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Air Dispersion Modeling at Wastewater Plants: A Significant Shift in Odor Objectives
Author: Philip Wolstenholme, Justin Fickas
Date: 4/912
Preprint, Odors and Air Pollutants 2012, Louisville, Kentucky, April 15-18, 2012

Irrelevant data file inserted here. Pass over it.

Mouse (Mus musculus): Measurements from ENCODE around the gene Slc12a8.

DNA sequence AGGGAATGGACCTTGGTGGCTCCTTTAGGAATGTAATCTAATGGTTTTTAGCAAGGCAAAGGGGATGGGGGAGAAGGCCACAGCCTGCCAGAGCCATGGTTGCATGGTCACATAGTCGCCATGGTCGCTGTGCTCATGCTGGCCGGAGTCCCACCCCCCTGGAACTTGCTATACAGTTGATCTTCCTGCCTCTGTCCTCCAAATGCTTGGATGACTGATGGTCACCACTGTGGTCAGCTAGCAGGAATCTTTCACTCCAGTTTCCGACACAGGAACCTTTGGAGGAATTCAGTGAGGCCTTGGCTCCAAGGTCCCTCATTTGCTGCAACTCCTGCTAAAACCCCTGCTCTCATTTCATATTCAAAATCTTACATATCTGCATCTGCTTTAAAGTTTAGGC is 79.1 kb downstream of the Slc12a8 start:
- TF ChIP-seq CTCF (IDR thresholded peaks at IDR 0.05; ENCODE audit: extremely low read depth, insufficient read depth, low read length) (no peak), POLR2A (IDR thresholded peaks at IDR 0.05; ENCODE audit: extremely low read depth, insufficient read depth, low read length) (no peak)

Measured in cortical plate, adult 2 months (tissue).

Engineers have used air dispersion modeling for many years to determine offsite odor impacts from wastewater facilities. The recent use of the European standard to measure odor concentration has resulted in significantly higher emission rates being measured and, because they are directly proportional to emission rates, higher offsite impacts being projected. Goals and regulations established based on the previous American standards are no longer valid if the new European standard is used. Plants with uncontrolled area sources comprising open tanks, channels, and basins should have great difficulty achieving single-digit odor unit impact goals unless there is a significant perimeter buffer. Offsite impacts predicted by the three most commonly used models are generally highest for CALPUFF, second highest for ISCST3, and lowest for AERMOD. The AERMOD model became the U.S. Environmental Protection Agency preferred steady-state model in 2006. This paper is not intended to be a comparison of dispersion models. Measures that can be implemented to reduce offsite impacts from area sources include construction of barrier walls, use of wind machines to break up stagnant air, and good operational practices.